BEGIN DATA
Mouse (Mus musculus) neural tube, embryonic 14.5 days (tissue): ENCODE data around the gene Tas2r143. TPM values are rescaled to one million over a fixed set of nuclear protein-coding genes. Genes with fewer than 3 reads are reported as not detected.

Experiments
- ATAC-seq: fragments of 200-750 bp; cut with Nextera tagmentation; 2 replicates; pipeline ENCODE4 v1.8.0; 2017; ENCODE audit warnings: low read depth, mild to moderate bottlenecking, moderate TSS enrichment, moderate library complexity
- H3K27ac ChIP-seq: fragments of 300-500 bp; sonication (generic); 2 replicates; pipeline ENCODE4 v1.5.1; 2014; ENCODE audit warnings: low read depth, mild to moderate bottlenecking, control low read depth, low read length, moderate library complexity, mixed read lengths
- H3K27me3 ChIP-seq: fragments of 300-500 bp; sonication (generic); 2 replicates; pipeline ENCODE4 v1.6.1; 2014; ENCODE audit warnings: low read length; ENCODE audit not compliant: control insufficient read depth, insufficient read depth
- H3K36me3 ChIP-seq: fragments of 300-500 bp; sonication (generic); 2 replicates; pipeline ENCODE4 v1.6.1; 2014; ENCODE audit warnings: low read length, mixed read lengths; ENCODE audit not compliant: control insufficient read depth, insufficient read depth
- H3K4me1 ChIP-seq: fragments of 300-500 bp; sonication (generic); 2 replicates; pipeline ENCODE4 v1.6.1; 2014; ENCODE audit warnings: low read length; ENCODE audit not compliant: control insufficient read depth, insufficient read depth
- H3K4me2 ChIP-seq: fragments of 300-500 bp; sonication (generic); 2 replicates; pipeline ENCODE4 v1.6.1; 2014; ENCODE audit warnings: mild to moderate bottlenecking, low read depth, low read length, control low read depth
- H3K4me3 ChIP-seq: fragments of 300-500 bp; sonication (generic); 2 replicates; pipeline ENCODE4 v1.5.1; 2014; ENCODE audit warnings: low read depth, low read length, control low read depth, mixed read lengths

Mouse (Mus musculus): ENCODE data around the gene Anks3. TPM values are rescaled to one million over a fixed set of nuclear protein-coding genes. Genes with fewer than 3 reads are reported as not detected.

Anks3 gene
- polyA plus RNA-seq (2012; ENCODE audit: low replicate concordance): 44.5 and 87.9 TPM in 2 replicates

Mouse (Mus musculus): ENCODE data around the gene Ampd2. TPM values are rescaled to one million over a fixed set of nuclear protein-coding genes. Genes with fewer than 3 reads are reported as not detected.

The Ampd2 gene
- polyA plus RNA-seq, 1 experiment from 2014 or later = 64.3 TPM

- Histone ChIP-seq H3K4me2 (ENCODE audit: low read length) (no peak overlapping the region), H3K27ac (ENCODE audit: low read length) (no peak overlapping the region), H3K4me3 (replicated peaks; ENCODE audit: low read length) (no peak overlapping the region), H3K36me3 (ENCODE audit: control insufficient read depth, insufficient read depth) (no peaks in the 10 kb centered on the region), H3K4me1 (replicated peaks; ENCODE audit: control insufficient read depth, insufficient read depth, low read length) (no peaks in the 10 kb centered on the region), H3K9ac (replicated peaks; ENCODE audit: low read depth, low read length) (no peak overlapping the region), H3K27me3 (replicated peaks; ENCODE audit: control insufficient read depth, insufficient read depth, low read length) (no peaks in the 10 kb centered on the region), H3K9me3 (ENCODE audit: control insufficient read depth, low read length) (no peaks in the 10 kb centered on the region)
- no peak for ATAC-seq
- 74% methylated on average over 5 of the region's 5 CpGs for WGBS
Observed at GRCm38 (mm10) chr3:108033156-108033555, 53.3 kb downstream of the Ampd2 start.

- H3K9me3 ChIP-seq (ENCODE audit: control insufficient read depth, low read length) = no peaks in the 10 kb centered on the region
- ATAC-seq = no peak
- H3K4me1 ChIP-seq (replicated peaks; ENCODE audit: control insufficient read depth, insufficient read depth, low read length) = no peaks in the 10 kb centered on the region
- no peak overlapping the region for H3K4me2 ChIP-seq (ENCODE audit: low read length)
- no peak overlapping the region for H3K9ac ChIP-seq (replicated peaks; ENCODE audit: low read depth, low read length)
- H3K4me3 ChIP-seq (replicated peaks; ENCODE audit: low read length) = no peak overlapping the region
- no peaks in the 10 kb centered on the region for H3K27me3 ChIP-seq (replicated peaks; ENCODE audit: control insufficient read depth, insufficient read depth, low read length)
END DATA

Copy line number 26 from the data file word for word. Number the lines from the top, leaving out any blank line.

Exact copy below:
- no peaks in the 10 kb centered on the region for H3K27me3 ChIP-seq (replicated peaks; ENCODE audit: control insufficient read depth, insufficient read depth, low read length)